Cold-shouldered by oil marketing companies and shunned by banks, beleaguered carrier SpiceJet, which is looking for just Rs.600 crore.
Cold-shouldered by oil marketing companies and shunned by banks, beleaguered carrier SpiceJet, which is looking for just R600 crore to settle its dues, barely managed to operate 75 flights on Wednesday.
While former promoter Ajay Singh, who met with civil aviation ministry officials on Wednesday, could turn out to be a white knight, it wasn’t immediately clear what the game plan is. “Ajay Singh has shown interest in rescuing the airline, but it is not clear how much investment is proposed,” a ministry official said.
SpiceJet resumed flights post 4 pm on Wednesday after paying oil marketing companies about R3 crore but it was likely it would not be able to access fuel after 9 pm. While it had appeared on Tuesday evening that the aviation ministry had convinced OMCs to give the airline credit for 15 days, sources in the petroleum ministry said it was up to the companies to decide whether they wanted to provide the carrier fuel
Earlier in the morning, the management said it could get going if banks loaned it R600 crore, given how the cost of aviation turbine fuel has fallen in recent months. However, bankers, it said, were unwilling to give the carrier credit despite a personal guarantee from promoter Kalanithi Maran of the Sun Group. “When all creditors land up at the doorstep at the same time, a stressed company cannot survive,” a visibly disturbed SL Narayanan, group CFO, Sun Group, told a television channel, adding that the family office was not in a position to infuse any more capital into the airline at this point.
The aviation ministry had asked Airports Authority of India to give the airline 15 days to pay around R200 crore and directed aviation regulator Directorate General of Civil Aviation to lift the ban on ticket bookings beyond 30 days and extend it to March 31 so that the airline could access cash from ticket sales. It had also requested banks to loan R600 crore to the airline. However, the banks were not forthcoming with funds and aviation ministry sources clarified that a decision on loans would be left to the banks and that the government would not issue any directive.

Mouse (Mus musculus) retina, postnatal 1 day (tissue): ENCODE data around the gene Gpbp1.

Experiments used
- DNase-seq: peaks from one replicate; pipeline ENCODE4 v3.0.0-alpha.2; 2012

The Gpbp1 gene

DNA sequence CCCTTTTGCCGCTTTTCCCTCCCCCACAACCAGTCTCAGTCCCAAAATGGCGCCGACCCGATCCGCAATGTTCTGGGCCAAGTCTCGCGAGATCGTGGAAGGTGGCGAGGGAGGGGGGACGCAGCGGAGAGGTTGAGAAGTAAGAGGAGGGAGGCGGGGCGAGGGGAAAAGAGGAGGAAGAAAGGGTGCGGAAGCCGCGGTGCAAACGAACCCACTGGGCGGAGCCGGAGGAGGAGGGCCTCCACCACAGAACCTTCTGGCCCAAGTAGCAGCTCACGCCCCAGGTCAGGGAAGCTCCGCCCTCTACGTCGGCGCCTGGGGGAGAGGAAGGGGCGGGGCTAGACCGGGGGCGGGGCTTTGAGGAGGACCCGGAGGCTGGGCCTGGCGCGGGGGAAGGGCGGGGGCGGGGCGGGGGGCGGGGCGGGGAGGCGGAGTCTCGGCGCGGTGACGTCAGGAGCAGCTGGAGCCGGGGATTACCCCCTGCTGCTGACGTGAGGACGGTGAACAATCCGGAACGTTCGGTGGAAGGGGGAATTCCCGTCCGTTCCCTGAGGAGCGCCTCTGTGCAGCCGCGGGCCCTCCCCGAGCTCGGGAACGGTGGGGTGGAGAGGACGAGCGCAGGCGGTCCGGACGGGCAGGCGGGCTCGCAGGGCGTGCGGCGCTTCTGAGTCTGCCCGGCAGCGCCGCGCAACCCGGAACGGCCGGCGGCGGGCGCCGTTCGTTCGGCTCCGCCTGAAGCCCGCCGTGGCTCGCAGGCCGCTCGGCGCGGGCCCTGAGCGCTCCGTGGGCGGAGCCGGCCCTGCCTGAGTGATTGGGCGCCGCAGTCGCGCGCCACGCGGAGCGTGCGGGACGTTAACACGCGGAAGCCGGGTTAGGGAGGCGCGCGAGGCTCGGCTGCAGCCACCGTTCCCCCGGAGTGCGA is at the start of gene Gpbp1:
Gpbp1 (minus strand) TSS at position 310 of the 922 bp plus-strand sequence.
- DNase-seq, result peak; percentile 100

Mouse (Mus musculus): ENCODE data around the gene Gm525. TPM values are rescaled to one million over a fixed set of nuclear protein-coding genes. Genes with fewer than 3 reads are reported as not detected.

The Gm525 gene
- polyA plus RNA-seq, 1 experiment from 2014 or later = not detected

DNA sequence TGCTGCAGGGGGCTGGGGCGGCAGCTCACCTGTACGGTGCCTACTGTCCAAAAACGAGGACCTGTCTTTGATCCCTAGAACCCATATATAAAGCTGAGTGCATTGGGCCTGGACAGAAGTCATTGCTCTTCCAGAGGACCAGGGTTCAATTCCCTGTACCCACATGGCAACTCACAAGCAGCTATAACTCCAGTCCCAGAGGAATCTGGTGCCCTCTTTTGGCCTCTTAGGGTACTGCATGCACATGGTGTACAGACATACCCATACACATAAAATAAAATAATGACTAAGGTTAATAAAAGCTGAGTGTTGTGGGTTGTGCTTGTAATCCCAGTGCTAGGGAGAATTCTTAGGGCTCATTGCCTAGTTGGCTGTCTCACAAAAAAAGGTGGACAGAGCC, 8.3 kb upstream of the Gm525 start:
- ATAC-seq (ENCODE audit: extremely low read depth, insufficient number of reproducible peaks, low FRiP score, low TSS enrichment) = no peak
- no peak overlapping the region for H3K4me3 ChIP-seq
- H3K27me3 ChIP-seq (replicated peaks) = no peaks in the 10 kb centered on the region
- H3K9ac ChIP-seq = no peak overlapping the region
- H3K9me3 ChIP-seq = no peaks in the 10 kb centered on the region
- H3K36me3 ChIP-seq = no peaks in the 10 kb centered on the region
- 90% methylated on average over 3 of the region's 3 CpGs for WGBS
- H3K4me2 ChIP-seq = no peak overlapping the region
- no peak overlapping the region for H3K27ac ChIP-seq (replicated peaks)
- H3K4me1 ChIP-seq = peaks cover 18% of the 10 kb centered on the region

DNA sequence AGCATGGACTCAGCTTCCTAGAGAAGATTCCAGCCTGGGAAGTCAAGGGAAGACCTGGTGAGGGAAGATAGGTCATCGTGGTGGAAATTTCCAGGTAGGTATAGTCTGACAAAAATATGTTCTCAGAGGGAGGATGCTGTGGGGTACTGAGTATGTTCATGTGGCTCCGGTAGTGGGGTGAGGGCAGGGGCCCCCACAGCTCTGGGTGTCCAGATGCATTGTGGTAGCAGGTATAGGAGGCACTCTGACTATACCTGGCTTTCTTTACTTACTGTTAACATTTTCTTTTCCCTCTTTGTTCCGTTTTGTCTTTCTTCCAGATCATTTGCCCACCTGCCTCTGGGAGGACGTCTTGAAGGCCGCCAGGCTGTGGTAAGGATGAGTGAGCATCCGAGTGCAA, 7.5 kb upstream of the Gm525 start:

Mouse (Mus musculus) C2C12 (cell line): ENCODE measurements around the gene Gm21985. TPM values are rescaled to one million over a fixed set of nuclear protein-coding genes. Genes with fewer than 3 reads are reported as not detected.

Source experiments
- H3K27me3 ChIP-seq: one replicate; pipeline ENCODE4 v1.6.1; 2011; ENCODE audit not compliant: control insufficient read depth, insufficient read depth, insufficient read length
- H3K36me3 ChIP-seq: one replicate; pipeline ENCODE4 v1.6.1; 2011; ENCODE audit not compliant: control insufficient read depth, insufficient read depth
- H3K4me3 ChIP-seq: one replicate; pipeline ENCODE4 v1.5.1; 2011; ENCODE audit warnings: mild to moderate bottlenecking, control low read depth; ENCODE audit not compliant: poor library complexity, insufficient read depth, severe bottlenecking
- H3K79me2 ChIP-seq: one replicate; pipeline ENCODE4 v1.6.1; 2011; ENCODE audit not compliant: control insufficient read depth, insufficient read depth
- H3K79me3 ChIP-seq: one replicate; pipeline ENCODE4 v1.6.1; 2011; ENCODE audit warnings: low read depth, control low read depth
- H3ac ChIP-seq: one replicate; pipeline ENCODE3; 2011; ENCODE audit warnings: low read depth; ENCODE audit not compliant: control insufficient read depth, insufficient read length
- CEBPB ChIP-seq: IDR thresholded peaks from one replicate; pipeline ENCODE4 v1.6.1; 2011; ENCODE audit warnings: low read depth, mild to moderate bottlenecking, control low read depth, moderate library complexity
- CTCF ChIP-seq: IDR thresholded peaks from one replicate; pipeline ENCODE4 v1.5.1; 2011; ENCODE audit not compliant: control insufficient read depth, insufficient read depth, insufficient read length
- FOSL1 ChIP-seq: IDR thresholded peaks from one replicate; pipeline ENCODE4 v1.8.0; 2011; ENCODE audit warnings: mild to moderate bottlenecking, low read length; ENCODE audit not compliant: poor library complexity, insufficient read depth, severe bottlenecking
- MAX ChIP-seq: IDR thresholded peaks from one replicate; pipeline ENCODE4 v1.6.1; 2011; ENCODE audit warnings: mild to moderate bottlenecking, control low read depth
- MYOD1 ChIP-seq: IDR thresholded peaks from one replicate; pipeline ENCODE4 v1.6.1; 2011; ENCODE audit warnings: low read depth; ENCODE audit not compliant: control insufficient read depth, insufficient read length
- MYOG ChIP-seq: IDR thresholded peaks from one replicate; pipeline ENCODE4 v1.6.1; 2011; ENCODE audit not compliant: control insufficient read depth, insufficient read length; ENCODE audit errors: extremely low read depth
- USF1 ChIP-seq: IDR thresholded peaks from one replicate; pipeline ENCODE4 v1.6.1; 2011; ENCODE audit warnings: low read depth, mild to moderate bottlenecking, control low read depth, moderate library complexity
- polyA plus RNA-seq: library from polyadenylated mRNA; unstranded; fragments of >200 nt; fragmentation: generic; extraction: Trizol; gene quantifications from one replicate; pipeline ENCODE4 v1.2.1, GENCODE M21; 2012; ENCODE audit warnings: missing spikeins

As such, most flights on Wednesday were cancelled or delayed by five to six hours. SpiceJet owes OMCs like IndianOil, Bharat Petroleum, Hindustan Petroleum, Shell and Reliance a total of R14 crore.
“If they (SpiceJet’s promoters) come out with a concrete proposal for investment, the government will help them. We do not want the company to fail, but the government cannot help one single company. Any possibility of us helping will be in the interest of the passengers and employees,” Mahesh Sharma, minister of state for civil aviation, said.
The sharp cut in operations has driven down SpiceJet’s daily revenue from Rs 14-15 crore a day in the first week of December to Rs 50 lakh a day, making it more difficult for the airline to arrange working capital to meet expenses like fuel, airport and vendor charges, and staff wages. SpiceJet currently needs to clear dues of about Rs 1,400 crore immediately to stay afloat, and about Rs 2,000 crore to cover all liabilities. SpiceJet, which posted a record loss of Rs 1,003 crore in 2013-14 and has run up accumulated losses of Rs 2,958 crore, currently has a negative net worth of Rs 1,459 crore.